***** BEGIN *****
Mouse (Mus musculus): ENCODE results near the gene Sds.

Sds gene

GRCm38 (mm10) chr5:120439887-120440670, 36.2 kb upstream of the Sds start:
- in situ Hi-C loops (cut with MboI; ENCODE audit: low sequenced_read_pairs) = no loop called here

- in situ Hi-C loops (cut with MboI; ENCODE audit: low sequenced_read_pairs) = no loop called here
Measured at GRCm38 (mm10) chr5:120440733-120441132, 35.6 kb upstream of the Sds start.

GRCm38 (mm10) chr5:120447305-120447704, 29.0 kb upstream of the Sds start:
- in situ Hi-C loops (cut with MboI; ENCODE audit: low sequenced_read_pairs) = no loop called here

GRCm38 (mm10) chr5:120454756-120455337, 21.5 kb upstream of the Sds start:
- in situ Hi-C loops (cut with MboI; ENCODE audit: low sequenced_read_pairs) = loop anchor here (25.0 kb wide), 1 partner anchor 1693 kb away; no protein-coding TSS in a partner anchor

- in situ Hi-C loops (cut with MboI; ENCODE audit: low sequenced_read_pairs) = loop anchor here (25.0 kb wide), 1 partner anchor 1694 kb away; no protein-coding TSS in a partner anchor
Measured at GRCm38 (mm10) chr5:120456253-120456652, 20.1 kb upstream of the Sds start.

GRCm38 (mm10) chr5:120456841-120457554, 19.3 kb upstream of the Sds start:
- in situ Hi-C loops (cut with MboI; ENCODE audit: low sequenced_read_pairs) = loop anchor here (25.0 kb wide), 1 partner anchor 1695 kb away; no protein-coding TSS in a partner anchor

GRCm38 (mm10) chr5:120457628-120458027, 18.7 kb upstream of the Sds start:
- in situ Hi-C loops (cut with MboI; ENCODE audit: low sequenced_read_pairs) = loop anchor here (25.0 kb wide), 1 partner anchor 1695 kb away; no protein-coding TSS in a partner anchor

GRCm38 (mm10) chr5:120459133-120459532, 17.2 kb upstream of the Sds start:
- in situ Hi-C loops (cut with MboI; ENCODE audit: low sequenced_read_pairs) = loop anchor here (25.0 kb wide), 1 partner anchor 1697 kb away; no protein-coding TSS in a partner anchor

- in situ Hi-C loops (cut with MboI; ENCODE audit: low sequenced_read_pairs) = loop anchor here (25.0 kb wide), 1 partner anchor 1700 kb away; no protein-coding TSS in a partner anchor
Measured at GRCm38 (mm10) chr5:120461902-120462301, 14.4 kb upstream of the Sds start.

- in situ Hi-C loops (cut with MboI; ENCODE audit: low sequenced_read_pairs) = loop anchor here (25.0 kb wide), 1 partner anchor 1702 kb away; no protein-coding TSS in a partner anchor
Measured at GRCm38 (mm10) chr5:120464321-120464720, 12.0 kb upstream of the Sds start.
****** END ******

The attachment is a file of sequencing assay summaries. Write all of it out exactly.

Mouse (Mus musculus): ENCODE results near the gene Sds.

Sds gene

GRCm38 (mm10) chr5:120439887-120440670, 36.2 kb upstream of the Sds start:
- in situ Hi-C loops (cut with MboI; ENCODE audit: low sequenced_read_pairs) = no loop called here

- in situ Hi-C loops (cut with MboI; ENCODE audit: low sequenced_read_pairs) = no loop called here
Measured at GRCm38 (mm10) chr5:120440733-120441132, 35.6 kb upstream of the Sds start.

GRCm38 (mm10) chr5:120447305-120447704, 29.0 kb upstream of the Sds start:
- in situ Hi-C loops (cut with MboI; ENCODE audit: low sequenced_read_pairs) = no loop called here

GRCm38 (mm10) chr5:120454756-120455337, 21.5 kb upstream of the Sds start:
- in situ Hi-C loops (cut with MboI; ENCODE audit: low sequenced_read_pairs) = loop anchor here (25.0 kb wide), 1 partner anchor 1693 kb away; no protein-coding TSS in a partner anchor

- in situ Hi-C loops (cut with MboI; ENCODE audit: low sequenced_read_pairs) = loop anchor here (25.0 kb wide), 1 partner anchor 1694 kb away; no protein-coding TSS in a partner anchor
Measured at GRCm38 (mm10) chr5:120456253-120456652, 20.1 kb upstream of the Sds start.

GRCm38 (mm10) chr5:120456841-120457554, 19.3 kb upstream of the Sds start:
- in situ Hi-C loops (cut with MboI; ENCODE audit: low sequenced_read_pairs) = loop anchor here (25.0 kb wide), 1 partner anchor 1695 kb away; no protein-coding TSS in a partner anchor

GRCm38 (mm10) chr5:120457628-120458027, 18.7 kb upstream of the Sds start:
- in situ Hi-C loops (cut with MboI; ENCODE audit: low sequenced_read_pairs) = loop anchor here (25.0 kb wide), 1 partner anchor 1695 kb away; no protein-coding TSS in a partner anchor

GRCm38 (mm10) chr5:120459133-120459532, 17.2 kb upstream of the Sds start:
- in situ Hi-C loops (cut with MboI; ENCODE audit: low sequenced_read_pairs) = loop anchor here (25.0 kb wide), 1 partner anchor 1697 kb away; no protein-coding TSS in a partner anchor

- in situ Hi-C loops (cut with MboI; ENCODE audit: low sequenced_read_pairs) = loop anchor here (25.0 kb wide), 1 partner anchor 1700 kb away; no protein-coding TSS in a partner anchor
Measured at GRCm38 (mm10) chr5:120461902-120462301, 14.4 kb upstream of the Sds start.

- in situ Hi-C loops (cut with MboI; ENCODE audit: low sequenced_read_pairs) = loop anchor here (25.0 kb wide), 1 partner anchor 1702 kb away; no protein-coding TSS in a partner anchor
Measured at GRCm38 (mm10) chr5:120464321-120464720, 12.0 kb upstream of the Sds start.